ATHENS – University of Georgia president Michael Adams said the school did everything it could to get star wide receiver A.J. Green’s suspension reduced, but he did not quarrel with the NCAA’s rejection of the appeal.
“It’s certainly not too light,” Adams said of Green’s four-game suspension,”and yet I’m not in a position to criticize the NCAA. They are trying to send a message about contact with agents and agent runners and representatives.”
Green was suspended for selling his Independence Bowl jersey to a person the NCAA considers an agent, former North Carolina football player Chris Hawkins. An NCAA committee late Friday rejected Georgia’s attempt to get the suspension shortened.
“I don’t think A.J. knew what he was dealing with,” Adams said, meaning an agent. But the fact Hawkins met the NCAA definition of an agent is “part of why I believe they stuck with four games instead of less,” Adams said.
Adams, in an interview before Saturday’s game against Arkansas, said the university got “the best counsel and advice you can get to make an appeal. . . . I think the university did everything to help [Green] that the university could have done.”
Adams acknowledged it “clearly” would be against the rules for a player to sell a jersey to a non-agent as well.
“It was a mistake, and frankly I think it’s time to move on,” Adams said. “He’s a star player and an important player, I understand all of that. . . . But you don’t build a whole season around one player.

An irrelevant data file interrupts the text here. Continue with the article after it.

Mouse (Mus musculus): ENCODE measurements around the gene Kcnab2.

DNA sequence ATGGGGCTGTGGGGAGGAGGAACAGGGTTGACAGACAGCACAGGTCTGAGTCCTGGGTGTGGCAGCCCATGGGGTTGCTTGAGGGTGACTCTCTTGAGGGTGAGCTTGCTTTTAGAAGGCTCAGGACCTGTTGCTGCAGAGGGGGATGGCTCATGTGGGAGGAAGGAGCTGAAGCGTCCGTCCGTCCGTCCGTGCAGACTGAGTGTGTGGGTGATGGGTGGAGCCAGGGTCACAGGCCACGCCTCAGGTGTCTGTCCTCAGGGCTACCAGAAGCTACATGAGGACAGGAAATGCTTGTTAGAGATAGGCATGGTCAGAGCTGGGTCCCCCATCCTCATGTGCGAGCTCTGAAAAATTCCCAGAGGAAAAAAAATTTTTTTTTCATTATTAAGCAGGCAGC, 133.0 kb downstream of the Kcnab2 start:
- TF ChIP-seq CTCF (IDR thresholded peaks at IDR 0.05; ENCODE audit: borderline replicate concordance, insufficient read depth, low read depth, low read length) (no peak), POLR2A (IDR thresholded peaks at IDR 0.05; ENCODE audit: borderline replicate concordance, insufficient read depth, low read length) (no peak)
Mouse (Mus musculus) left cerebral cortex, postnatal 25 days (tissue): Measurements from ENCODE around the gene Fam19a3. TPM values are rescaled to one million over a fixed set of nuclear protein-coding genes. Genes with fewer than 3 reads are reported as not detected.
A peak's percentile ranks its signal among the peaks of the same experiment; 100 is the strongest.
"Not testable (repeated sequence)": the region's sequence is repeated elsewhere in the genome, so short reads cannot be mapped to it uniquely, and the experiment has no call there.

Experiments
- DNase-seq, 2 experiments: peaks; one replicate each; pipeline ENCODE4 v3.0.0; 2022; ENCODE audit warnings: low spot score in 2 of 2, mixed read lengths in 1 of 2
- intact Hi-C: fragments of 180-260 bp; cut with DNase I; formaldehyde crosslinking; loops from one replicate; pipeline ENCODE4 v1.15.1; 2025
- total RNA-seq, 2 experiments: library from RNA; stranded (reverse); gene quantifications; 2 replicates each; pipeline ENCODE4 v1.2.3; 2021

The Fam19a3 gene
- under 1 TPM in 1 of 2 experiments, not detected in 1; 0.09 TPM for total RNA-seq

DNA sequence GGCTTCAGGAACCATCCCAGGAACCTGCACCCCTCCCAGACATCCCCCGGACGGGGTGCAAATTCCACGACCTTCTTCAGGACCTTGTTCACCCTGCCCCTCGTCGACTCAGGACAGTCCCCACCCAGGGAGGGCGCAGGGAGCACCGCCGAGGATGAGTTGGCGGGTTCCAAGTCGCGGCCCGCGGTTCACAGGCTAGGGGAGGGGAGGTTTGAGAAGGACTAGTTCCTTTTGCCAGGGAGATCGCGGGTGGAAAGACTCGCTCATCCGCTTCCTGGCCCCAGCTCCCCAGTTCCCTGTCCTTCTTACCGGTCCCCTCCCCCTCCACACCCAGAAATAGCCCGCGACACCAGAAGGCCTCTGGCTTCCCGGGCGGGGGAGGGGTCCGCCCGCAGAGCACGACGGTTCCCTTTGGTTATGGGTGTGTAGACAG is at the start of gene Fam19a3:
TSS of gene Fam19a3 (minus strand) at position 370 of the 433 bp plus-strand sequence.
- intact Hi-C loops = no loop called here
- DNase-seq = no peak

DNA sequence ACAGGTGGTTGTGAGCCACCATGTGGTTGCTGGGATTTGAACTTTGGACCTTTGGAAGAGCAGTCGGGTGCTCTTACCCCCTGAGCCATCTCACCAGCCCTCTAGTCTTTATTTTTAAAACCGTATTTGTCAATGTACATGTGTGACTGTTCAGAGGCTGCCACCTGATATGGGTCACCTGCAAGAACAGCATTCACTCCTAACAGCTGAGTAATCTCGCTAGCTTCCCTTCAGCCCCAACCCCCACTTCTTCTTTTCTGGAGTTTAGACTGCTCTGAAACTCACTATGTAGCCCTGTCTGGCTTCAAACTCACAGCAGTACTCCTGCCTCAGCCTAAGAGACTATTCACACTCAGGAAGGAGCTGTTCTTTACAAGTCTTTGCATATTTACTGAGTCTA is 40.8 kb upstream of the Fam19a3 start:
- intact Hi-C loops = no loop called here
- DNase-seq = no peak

“At the end of the year, maybe he’s fresher than some of the defensive backs that are covering him. I’ll try to look on the bright side.”
On another topic, Adams said he spoke to “every employee” of the Athletic Association in a recent staff meeting, delivering the message that he wants a stop put to the off-field problems on the football team. Nine players have been arrested this year.
“They don’t like it any better than I do, and I think they’ll deal with it,” Adams said of the athletics staff. “You’re dealing with 19-year-olds, and we have more [arrests] in the general student body than I would like. But we have had too much in the football team. And so we expect the coaches and the AD’s to provide role models and leadership for their players, and I told the whole Athletic Association staff that.”
He reiterated what he calls the “three Adams rules”:
“You follow NCAA and SEC guidelines. You go to class. And you stay out of trouble.
“You don’t have to be Phi Beta Kappa, but you have to do those three things to play here,” Adams said. “It’s an honor to put on the jersey that says Georgia. And so we expect people to represent us in a positive fashion, on and off the field. That is not an unrealistic expectation.”
Adams wasn’t specific on how the coaches and athletics staff should address the problem. “I don’t tell them how to do their jobs, and they don’t tell me how to do mine,” he said. “But the message there is pretty clear, and I think everybody is in sync now.”
Adams said new athletic director Greg McGarity “feels as strongly or more strongly about [the issue] than I do, and I’m going to depend on him and the coaches to manage it.”